May We Present: Grain-Free Bread

One-upping their gluten-free brethren, the latest loaves have a healthier and more inventive ingredient list.

The gluten-free train is getting packed — and so is the marketplace. But peruse a few nutrition labels and you quickly see that those choices aren’t always healthier. In an effort to taste like its wheat-y brethren, gluten-free bread in particular often ends up highly processed, hockey-puck hard and not so yummy. “A lot of gluten-free breads still use very refined flours from grains like millet and white rice and starches like tapioca, all of which cause a glycemic spike,” says Tricia Williams, founder of the meal delivery and nutritional counseling service Food Matters NYC. “It’s important to know that sometimes gluten free just ends up being a new brand of junk.” It's time for the next generation of gluten-free: Grain-free.

As any baker knows, making great gluten-free bread is no easy feat, so creating one that’s grain-free is akin to cracking the human genome. Williams, a chef and holistic nutritionist, was up to the challenge. Enter Paleo bread. A grain-free artisanal loaf that’s low glycemic, low carb (1 gram), high protein (12 grams) and now available on the company’s website. Williams worked hard to make sure it would function as well as traditional bread. “You can use it to make sandwiches, regular toast, French toast and croutons. It’s super-moist and holds up really well when you freeze it, too,” she says.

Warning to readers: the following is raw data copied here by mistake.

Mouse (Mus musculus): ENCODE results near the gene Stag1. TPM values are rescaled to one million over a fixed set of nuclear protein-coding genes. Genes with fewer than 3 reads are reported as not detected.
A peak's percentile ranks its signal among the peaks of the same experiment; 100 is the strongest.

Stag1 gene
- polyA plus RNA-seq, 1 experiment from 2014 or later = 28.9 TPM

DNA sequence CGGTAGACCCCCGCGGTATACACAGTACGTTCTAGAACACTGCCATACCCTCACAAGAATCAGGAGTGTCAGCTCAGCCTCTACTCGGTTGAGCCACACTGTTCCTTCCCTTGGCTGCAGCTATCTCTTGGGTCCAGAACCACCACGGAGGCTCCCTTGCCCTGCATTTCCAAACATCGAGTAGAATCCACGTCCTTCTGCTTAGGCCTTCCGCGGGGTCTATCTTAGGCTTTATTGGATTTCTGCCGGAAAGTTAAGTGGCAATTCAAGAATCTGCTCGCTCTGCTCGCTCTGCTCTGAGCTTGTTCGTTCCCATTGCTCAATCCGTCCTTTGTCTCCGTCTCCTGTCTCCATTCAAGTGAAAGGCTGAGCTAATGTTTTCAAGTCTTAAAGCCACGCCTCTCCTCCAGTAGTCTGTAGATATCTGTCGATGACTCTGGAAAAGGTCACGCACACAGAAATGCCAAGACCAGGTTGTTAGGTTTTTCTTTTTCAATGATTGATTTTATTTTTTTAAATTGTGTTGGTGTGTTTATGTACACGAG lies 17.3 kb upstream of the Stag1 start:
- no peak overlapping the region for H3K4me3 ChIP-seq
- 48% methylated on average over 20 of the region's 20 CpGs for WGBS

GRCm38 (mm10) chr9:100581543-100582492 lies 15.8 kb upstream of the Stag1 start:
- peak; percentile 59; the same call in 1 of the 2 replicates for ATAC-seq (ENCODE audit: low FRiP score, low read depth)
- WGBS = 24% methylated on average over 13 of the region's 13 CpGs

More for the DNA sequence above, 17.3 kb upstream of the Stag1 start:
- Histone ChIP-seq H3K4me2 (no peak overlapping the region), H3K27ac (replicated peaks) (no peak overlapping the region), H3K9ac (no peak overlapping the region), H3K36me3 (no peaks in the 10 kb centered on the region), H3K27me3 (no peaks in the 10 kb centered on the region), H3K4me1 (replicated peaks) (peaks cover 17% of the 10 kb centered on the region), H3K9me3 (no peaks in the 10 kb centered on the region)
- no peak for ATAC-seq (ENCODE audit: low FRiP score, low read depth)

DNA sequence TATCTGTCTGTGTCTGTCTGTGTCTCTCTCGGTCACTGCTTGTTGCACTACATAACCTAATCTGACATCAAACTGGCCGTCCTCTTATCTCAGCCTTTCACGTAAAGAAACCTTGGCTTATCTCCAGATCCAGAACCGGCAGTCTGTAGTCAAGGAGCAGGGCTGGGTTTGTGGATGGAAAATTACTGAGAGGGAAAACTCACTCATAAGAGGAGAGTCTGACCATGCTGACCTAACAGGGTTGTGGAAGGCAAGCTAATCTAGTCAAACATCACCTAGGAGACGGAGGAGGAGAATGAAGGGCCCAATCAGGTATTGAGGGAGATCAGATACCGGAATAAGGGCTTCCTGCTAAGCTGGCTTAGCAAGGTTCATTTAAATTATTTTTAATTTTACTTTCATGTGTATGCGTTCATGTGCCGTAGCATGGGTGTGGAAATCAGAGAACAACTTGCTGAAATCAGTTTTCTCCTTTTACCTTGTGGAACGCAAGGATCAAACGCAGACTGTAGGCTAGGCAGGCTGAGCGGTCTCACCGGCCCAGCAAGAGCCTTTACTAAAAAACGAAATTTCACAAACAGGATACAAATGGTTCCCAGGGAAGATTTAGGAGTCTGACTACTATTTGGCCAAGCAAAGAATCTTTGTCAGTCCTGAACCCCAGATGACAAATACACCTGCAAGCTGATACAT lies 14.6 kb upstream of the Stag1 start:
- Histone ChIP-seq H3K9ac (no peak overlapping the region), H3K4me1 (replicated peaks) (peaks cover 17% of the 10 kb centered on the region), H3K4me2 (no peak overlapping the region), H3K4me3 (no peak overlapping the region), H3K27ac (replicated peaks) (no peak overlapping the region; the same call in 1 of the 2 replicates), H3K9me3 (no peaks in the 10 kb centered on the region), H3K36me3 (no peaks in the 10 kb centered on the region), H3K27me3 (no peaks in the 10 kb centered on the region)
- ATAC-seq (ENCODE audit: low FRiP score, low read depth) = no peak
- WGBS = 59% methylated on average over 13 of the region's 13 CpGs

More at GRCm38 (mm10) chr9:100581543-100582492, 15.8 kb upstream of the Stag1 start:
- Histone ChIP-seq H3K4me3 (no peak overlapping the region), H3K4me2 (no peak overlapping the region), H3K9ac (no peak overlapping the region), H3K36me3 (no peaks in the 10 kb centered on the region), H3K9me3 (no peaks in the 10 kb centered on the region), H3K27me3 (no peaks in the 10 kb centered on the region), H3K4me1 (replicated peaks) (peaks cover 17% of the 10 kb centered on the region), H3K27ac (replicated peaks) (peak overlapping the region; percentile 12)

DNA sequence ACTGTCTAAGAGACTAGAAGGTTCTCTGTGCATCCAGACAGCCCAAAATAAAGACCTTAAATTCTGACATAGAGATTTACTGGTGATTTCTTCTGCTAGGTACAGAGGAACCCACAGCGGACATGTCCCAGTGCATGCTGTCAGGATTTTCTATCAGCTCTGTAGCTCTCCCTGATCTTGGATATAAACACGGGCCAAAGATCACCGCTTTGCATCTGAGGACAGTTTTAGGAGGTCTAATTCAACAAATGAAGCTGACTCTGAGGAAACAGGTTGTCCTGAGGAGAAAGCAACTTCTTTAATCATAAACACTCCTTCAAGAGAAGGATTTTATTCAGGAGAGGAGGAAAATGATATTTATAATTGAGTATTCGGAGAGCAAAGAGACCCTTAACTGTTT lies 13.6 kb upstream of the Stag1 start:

Hu Kitchen founder Jordan Brown is equally committed to the trend of taking bread into “uncharted territory.” He hopes to make the restaurant’s grain-free 80 percent veggie loaf available on the web by spring. “It’s in tune with what we want to push: Focus on eating foods that keep your blood sugar as stable as possible and get your carbs through vegetables,” he says.

Williams, one of Hu’s advisors, adds, “The good news is that things are changing. More grain-free products are coming to market. I think it’s just a matter of time.” For all you early adopters, these grain-free options mean you can have your bread and eat it too: